About a dozen Kamloops residents attended an engagement session Wednesday held to receive one more round of feedback on North Shore Neighbourhood Plan before the final draft is presented to council.
The in-person meeting was at McArthur Island Sport and Event Centre, while an online meeting was hosted for a small turnout over Zoom on Tuesday night.
Eric Beach, the City of Kamloops’ planning manager, said the two sessions were held to present the plan and its vision to the public a final time after years of being in the works, noting city staff turnover delayed the plan’s rollout.
“We've done engagement for at least two years on this plan, so this is kind of the final wrap-up just to present the plan to the public that they really already contributed in, in forming all these ideas,” Beach said.
Several posters were set up around the room outlining parts of the plan, including distinct characters envisioned for each neighbourhood, maps showing active transportation network extensions, and an outline of the city’s short to long term action items.
Beach said the plan will lay the groundwork for the North Shore’s development, factoring in housing, active transportation, parks and densification.
While elements of the plan will require private developers to invest in the area, things like active transportation networks and sidewalks are the responsibility of the city — unless a developer is handed the role of upgrading frontage on their property.
Beach said so far over the two engagement sessions, he had only received positive feedback about the draft plan.
“Everyone loves the vision, everyone likes the direction it's going. We're building on the former North Shore plan, which you see a lot of development happening now that was part of that plan,” he said.
North Shore property owners Robert and Marlene Crowther said they attended to see the draft plans for the first time, and felt it was “really wonderful” to see the North Shore develop.
Carol Lindsay, part of the North Shore Neighbourhood Plan Advisory Group, said she felt there was a lot of good things laid out in the draft plan.
Lindsay said she wants to see Rivers Trail continue through more areas of the city — a plan put forward in the draft document — and more infrastructure to protect cyclists and pedestrians.
North Shore resident Ken Favrholdt said he felt the plan needed more measures to slow traffic, like narrowing streets. He said he also hopes the city will make proactive moves to protect trees along Royal Avenue.
Favrholdt said he felt the vision for the Tranquille corridor held potential, with improvements to shops and signage, noting that it will take private developers’ buy-in.
The city document said the Tranquille corridor development is planned to be pedestrian and transit-oriented, allowing for a mix of low and mid-rise commercial and residential buildings.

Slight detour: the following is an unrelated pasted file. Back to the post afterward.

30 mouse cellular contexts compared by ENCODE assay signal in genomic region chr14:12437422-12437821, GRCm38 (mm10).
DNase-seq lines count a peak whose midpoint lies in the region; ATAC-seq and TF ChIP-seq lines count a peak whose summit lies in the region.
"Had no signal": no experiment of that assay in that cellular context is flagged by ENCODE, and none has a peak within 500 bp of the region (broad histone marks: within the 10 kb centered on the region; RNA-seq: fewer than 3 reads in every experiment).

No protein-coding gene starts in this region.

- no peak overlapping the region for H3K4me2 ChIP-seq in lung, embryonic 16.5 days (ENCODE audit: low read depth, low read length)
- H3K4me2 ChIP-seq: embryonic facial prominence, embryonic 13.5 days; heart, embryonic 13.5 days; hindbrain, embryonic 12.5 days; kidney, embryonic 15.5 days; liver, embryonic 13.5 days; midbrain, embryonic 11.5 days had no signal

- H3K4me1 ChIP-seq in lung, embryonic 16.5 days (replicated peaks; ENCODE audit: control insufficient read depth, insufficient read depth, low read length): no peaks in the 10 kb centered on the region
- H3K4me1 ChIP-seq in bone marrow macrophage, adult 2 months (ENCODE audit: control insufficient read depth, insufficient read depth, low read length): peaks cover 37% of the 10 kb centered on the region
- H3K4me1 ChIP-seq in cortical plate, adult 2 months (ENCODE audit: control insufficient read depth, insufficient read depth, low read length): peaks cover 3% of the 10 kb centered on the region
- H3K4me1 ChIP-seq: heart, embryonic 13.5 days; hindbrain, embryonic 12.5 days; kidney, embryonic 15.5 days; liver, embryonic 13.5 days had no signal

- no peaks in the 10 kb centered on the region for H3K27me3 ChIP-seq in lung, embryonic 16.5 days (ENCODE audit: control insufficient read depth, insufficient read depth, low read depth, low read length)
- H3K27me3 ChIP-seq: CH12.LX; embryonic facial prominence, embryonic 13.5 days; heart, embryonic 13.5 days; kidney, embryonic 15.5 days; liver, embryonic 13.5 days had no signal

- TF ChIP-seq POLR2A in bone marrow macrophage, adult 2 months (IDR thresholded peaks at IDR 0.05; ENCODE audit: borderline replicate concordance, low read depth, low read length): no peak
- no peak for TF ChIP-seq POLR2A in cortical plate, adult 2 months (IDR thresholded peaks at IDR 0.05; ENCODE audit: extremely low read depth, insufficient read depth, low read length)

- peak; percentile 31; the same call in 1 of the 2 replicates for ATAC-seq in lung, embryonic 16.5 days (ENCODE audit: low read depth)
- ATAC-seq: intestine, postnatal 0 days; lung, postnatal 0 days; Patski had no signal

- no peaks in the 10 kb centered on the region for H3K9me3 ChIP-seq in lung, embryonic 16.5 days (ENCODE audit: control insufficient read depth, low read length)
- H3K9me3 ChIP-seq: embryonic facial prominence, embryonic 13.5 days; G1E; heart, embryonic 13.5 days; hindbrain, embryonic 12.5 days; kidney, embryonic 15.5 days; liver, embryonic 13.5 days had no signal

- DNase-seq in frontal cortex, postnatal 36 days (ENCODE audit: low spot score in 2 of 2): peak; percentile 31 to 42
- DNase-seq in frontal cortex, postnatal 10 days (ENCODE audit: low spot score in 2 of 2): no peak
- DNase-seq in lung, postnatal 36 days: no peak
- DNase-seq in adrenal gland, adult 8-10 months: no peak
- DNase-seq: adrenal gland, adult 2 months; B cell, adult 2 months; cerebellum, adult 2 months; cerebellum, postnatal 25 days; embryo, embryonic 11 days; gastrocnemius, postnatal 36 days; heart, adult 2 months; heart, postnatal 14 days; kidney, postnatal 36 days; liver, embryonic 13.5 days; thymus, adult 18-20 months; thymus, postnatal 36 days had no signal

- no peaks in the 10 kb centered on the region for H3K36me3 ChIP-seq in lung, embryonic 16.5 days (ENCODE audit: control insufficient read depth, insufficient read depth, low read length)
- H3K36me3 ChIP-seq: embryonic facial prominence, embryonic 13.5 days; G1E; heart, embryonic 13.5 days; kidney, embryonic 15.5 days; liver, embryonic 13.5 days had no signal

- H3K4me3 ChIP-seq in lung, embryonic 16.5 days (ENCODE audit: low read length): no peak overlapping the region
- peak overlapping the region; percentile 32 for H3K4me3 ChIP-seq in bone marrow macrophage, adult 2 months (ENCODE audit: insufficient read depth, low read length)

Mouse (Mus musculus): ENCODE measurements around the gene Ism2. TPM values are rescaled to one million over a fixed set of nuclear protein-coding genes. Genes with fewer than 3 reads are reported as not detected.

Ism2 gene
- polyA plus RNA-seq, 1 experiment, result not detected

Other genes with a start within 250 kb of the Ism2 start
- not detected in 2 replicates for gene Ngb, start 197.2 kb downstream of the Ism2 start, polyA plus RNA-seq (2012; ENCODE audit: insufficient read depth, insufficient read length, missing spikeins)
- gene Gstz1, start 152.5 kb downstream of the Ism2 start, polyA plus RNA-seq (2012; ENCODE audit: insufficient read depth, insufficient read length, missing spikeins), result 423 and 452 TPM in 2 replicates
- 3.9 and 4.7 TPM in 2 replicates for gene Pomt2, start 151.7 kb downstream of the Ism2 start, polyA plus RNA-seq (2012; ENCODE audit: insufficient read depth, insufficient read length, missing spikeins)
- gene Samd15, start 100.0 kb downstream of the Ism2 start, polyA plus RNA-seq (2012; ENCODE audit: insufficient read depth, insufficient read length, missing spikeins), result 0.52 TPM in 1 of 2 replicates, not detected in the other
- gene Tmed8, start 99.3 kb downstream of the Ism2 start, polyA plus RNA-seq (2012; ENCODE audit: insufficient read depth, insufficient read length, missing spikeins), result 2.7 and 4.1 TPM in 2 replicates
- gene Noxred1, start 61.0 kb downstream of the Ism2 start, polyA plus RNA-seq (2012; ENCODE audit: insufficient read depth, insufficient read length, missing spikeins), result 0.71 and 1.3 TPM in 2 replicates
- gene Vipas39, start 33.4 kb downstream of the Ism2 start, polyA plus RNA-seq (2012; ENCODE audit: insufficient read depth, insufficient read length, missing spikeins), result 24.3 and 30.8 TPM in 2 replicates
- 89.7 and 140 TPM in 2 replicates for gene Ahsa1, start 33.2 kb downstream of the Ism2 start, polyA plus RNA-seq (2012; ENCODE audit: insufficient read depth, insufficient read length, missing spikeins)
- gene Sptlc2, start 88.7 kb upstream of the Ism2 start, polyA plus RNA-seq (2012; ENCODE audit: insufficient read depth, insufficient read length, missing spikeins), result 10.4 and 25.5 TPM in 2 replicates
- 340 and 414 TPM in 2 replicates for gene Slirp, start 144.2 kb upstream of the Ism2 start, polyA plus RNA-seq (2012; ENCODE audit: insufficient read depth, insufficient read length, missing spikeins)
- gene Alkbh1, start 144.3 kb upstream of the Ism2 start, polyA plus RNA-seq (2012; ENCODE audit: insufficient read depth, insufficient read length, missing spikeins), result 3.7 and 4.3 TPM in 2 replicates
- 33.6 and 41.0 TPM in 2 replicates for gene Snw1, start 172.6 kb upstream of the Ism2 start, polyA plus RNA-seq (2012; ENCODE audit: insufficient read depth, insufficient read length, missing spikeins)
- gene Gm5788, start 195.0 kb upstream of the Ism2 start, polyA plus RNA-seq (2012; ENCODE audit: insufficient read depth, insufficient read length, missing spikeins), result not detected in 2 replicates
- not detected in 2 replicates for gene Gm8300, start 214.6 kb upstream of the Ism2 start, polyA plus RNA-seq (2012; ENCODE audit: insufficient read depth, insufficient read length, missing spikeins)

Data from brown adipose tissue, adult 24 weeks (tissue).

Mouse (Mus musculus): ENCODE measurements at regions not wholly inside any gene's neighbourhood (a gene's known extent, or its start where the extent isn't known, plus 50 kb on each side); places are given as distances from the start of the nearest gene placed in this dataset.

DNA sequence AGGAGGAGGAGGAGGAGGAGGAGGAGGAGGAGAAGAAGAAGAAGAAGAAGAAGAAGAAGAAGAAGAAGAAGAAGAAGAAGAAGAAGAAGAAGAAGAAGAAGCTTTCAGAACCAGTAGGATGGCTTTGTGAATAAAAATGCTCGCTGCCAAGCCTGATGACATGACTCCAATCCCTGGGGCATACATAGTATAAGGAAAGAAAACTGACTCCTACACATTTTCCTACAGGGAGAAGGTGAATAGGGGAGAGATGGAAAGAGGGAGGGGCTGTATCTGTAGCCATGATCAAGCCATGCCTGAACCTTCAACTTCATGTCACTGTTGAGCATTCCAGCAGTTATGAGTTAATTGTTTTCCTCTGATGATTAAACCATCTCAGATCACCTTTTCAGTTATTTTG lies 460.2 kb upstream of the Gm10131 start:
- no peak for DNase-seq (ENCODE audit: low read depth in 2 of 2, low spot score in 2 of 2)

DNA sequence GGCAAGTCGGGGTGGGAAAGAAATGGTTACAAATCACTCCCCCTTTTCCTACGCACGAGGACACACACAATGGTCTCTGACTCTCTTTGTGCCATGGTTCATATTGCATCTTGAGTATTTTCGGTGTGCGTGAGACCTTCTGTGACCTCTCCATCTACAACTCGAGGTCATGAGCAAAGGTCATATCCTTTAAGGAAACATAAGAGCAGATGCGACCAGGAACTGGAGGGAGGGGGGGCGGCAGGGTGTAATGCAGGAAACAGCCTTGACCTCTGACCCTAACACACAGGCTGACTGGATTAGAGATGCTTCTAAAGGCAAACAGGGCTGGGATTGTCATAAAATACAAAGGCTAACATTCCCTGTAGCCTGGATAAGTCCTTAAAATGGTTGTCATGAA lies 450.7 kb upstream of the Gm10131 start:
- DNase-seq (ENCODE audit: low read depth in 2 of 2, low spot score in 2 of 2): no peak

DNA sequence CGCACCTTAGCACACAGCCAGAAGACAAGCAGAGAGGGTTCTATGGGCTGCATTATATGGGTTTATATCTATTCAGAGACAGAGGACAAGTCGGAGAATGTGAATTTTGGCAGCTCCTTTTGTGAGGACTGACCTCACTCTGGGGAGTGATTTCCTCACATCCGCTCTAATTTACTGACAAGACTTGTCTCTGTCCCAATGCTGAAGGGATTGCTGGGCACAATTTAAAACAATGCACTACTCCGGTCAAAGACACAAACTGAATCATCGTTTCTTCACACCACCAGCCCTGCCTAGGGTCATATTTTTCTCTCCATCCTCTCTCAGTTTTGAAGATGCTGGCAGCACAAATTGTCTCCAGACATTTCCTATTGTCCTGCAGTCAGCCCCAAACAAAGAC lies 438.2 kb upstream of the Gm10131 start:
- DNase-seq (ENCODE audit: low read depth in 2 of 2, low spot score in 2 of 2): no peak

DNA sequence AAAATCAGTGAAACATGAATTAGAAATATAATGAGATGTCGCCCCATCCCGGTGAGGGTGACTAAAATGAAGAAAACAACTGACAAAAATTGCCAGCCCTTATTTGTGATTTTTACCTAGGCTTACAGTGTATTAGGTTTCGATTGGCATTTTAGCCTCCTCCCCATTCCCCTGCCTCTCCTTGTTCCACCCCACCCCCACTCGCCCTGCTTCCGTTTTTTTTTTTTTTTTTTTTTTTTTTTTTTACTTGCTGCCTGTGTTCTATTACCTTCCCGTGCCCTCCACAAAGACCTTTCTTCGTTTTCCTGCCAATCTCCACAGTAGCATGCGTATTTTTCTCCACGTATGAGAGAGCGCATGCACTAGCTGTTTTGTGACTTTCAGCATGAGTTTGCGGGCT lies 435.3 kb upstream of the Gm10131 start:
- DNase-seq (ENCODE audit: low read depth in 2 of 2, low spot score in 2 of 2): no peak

“Tranquille has improved over the years, because I've lived here for 35 years, I’ve seen the changes. But there's also the downside, which is vagrancy, homelessness. … It takes a multi-pronged approach to deal with all these issues, which aren't necessarily land use,” he said.
Mac Gordon said he felt the plan was “a rehash from 14 years ago” — the document was last updated in 2008 — and felt it should have incorporated a vision for the Tranquille on the Lake area, and plans for furthering environmentally-friendly technology like solar power.
Nancy Bepple — a former Kamloops councillor who is running again in the fall election — said she felt it was good to have a vision for the future, and supported proposed density changes and the encouragement of more housing types.
Bepple said she wished the plan was stronger on bicycle infrastructure and designing for those with mobility issues.
Beach said his favourite part of the plan involves creating more waterfront access.
“We don't have enough in waterfront development in Kamloops, [we’ve] kind of just turned our back to the river. So I think getting some boardwalks and restaurants and that kind of vibe down there — become a tourist attraction that people will just come to Kamloops for that — that’s the cool part I see,” he said.
“But again, it's comes down to developers getting on board as well. It's all private lands.”
A survey is open to accept feedback on the plan until June 30.
Beach said the city plans to go back to its advisory committee and other stakeholders to see if there are any final thoughts, and will make changes to the plan that come out of the public engagement sessions.
The final draft of the North Shore Neighbourhood Plan is scheduled to go before the committee of the whole in early July.